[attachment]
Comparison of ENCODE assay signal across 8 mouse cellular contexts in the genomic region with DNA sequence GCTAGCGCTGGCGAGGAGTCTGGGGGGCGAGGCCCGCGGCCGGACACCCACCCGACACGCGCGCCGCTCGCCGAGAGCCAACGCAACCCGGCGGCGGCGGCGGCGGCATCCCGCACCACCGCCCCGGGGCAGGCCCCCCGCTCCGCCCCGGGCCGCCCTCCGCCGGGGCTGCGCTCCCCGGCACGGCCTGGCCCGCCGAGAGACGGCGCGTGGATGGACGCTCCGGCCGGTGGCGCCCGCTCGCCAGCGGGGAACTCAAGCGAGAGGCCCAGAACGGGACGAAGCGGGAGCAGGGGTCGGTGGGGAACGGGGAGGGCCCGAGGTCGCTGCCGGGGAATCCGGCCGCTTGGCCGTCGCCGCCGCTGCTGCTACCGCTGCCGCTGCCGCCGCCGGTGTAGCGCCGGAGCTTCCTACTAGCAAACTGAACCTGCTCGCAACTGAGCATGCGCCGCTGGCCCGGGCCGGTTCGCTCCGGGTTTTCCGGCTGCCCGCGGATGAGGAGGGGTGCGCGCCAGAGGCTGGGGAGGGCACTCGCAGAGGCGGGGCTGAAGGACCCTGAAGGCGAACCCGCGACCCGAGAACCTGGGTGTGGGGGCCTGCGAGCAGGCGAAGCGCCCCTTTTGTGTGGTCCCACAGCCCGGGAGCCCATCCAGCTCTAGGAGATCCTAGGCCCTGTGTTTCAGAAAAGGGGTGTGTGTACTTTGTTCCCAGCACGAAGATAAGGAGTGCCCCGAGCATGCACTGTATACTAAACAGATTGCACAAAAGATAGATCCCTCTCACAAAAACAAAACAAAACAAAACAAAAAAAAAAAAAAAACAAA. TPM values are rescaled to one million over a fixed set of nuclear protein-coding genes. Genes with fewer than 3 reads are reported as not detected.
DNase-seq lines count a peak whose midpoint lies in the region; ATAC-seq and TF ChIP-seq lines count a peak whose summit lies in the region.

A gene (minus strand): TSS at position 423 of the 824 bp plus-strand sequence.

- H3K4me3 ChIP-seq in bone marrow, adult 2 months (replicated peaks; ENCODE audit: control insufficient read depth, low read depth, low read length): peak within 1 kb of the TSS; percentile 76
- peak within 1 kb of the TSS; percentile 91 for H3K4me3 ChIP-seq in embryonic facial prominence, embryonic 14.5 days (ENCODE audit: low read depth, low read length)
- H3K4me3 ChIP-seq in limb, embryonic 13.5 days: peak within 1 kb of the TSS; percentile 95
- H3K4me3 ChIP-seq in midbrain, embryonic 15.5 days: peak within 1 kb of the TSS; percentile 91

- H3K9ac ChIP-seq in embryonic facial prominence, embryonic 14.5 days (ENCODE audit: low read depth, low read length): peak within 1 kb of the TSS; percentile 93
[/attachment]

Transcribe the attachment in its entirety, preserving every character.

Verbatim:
Comparison of ENCODE assay signal across 8 mouse cellular contexts in the genomic region with DNA sequence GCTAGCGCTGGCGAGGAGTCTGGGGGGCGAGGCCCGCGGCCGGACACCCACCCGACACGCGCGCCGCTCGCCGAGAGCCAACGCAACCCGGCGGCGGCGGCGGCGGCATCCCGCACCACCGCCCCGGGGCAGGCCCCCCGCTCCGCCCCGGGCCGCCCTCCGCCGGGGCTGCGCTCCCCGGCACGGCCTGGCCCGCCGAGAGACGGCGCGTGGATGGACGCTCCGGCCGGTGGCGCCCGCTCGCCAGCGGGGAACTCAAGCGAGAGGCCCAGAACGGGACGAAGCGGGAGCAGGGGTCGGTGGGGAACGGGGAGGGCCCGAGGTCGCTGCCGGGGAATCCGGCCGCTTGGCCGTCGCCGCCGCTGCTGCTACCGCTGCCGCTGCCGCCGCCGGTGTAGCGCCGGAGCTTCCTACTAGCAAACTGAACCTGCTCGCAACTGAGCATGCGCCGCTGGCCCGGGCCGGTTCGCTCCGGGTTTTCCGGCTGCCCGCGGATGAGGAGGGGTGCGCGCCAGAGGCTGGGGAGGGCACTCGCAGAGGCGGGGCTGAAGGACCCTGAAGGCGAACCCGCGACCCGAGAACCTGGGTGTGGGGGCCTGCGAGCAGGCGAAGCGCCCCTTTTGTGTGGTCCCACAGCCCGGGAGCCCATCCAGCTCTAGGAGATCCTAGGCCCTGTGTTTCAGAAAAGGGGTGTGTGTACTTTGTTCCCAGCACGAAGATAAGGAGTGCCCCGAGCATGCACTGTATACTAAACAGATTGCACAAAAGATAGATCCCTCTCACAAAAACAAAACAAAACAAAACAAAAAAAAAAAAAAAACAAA. TPM values are rescaled to one million over a fixed set of nuclear protein-coding genes. Genes with fewer than 3 reads are reported as not detected.
DNase-seq lines count a peak whose midpoint lies in the region; ATAC-seq and TF ChIP-seq lines count a peak whose summit lies in the region.

A gene (minus strand): TSS at position 423 of the 824 bp plus-strand sequence.

- H3K4me3 ChIP-seq in bone marrow, adult 2 months (replicated peaks; ENCODE audit: control insufficient read depth, low read depth, low read length): peak within 1 kb of the TSS; percentile 76
- peak within 1 kb of the TSS; percentile 91 for H3K4me3 ChIP-seq in embryonic facial prominence, embryonic 14.5 days (ENCODE audit: low read depth, low read length)
- H3K4me3 ChIP-seq in limb, embryonic 13.5 days: peak within 1 kb of the TSS; percentile 95
- H3K4me3 ChIP-seq in midbrain, embryonic 15.5 days: peak within 1 kb of the TSS; percentile 91

- H3K9ac ChIP-seq in embryonic facial prominence, embryonic 14.5 days (ENCODE audit: low read depth, low read length): peak within 1 kb of the TSS; percentile 93